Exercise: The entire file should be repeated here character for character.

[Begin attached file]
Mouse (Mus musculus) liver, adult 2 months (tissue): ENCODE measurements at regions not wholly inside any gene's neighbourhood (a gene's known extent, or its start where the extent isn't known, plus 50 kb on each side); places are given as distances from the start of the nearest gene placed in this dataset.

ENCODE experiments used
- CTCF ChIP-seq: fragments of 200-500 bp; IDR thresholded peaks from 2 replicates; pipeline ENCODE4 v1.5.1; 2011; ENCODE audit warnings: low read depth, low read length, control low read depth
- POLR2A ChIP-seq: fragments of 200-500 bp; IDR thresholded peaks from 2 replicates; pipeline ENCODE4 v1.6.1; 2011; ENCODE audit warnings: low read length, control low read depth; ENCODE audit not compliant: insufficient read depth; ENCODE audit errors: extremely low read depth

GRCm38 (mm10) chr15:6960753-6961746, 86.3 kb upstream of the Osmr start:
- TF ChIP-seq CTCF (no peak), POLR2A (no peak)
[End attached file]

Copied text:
Mouse (Mus musculus) liver, adult 2 months (tissue): ENCODE measurements at regions not wholly inside any gene's neighbourhood (a gene's known extent, or its start where the extent isn't known, plus 50 kb on each side); places are given as distances from the start of the nearest gene placed in this dataset.

ENCODE experiments used
- CTCF ChIP-seq: fragments of 200-500 bp; IDR thresholded peaks from 2 replicates; pipeline ENCODE4 v1.5.1; 2011; ENCODE audit warnings: low read depth, low read length, control low read depth
- POLR2A ChIP-seq: fragments of 200-500 bp; IDR thresholded peaks from 2 replicates; pipeline ENCODE4 v1.6.1; 2011; ENCODE audit warnings: low read length, control low read depth; ENCODE audit not compliant: insufficient read depth; ENCODE audit errors: extremely low read depth

GRCm38 (mm10) chr15:6960753-6961746, 86.3 kb upstream of the Osmr start:
- TF ChIP-seq CTCF (no peak), POLR2A (no peak)